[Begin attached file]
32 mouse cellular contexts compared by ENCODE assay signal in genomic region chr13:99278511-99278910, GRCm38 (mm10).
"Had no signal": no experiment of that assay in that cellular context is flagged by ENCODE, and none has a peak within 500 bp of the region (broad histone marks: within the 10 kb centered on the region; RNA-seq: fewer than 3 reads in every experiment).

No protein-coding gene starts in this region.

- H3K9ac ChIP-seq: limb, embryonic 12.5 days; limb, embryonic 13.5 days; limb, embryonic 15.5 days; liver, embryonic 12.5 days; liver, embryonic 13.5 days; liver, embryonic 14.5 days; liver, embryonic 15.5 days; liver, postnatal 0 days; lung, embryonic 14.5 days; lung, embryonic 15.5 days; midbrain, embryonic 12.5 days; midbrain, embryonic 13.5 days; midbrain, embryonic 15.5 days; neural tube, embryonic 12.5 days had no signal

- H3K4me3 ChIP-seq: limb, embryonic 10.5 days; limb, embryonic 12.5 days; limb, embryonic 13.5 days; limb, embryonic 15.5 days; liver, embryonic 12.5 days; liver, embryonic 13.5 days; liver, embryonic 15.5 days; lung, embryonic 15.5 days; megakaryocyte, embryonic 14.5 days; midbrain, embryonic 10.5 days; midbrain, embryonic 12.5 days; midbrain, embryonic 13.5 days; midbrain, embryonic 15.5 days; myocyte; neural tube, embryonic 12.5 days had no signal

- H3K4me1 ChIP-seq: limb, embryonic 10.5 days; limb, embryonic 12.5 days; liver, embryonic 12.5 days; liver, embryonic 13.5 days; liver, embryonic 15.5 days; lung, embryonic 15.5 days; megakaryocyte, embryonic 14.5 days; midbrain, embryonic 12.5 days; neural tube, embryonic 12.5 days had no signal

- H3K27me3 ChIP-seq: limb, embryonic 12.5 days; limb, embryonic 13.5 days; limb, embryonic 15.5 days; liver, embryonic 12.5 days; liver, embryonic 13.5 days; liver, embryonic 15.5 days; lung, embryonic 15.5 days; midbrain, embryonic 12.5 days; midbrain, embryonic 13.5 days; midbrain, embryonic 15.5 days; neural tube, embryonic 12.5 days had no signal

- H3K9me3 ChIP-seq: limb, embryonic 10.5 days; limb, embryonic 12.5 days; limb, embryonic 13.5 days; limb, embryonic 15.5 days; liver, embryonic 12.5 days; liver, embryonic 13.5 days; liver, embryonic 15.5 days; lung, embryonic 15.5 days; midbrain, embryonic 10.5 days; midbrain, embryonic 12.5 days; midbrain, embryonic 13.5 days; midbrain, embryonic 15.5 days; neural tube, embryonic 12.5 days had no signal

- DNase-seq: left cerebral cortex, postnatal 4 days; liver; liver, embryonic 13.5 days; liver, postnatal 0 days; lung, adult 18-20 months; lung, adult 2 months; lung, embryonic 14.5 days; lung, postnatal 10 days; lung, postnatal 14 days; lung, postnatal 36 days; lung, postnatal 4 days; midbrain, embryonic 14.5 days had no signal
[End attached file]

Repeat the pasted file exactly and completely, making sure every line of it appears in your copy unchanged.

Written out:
32 mouse cellular contexts compared by ENCODE assay signal in genomic region chr13:99278511-99278910, GRCm38 (mm10).
"Had no signal": no experiment of that assay in that cellular context is flagged by ENCODE, and none has a peak within 500 bp of the region (broad histone marks: within the 10 kb centered on the region; RNA-seq: fewer than 3 reads in every experiment).

No protein-coding gene starts in this region.

- H3K9ac ChIP-seq: limb, embryonic 12.5 days; limb, embryonic 13.5 days; limb, embryonic 15.5 days; liver, embryonic 12.5 days; liver, embryonic 13.5 days; liver, embryonic 14.5 days; liver, embryonic 15.5 days; liver, postnatal 0 days; lung, embryonic 14.5 days; lung, embryonic 15.5 days; midbrain, embryonic 12.5 days; midbrain, embryonic 13.5 days; midbrain, embryonic 15.5 days; neural tube, embryonic 12.5 days had no signal

- H3K4me3 ChIP-seq: limb, embryonic 10.5 days; limb, embryonic 12.5 days; limb, embryonic 13.5 days; limb, embryonic 15.5 days; liver, embryonic 12.5 days; liver, embryonic 13.5 days; liver, embryonic 15.5 days; lung, embryonic 15.5 days; megakaryocyte, embryonic 14.5 days; midbrain, embryonic 10.5 days; midbrain, embryonic 12.5 days; midbrain, embryonic 13.5 days; midbrain, embryonic 15.5 days; myocyte; neural tube, embryonic 12.5 days had no signal

- H3K4me1 ChIP-seq: limb, embryonic 10.5 days; limb, embryonic 12.5 days; liver, embryonic 12.5 days; liver, embryonic 13.5 days; liver, embryonic 15.5 days; lung, embryonic 15.5 days; megakaryocyte, embryonic 14.5 days; midbrain, embryonic 12.5 days; neural tube, embryonic 12.5 days had no signal

- H3K27me3 ChIP-seq: limb, embryonic 12.5 days; limb, embryonic 13.5 days; limb, embryonic 15.5 days; liver, embryonic 12.5 days; liver, embryonic 13.5 days; liver, embryonic 15.5 days; lung, embryonic 15.5 days; midbrain, embryonic 12.5 days; midbrain, embryonic 13.5 days; midbrain, embryonic 15.5 days; neural tube, embryonic 12.5 days had no signal

- H3K9me3 ChIP-seq: limb, embryonic 10.5 days; limb, embryonic 12.5 days; limb, embryonic 13.5 days; limb, embryonic 15.5 days; liver, embryonic 12.5 days; liver, embryonic 13.5 days; liver, embryonic 15.5 days; lung, embryonic 15.5 days; midbrain, embryonic 10.5 days; midbrain, embryonic 12.5 days; midbrain, embryonic 13.5 days; midbrain, embryonic 15.5 days; neural tube, embryonic 12.5 days had no signal

- DNase-seq: left cerebral cortex, postnatal 4 days; liver; liver, embryonic 13.5 days; liver, postnatal 0 days; lung, adult 18-20 months; lung, adult 2 months; lung, embryonic 14.5 days; lung, postnatal 10 days; lung, postnatal 14 days; lung, postnatal 36 days; lung, postnatal 4 days; midbrain, embryonic 14.5 days had no signal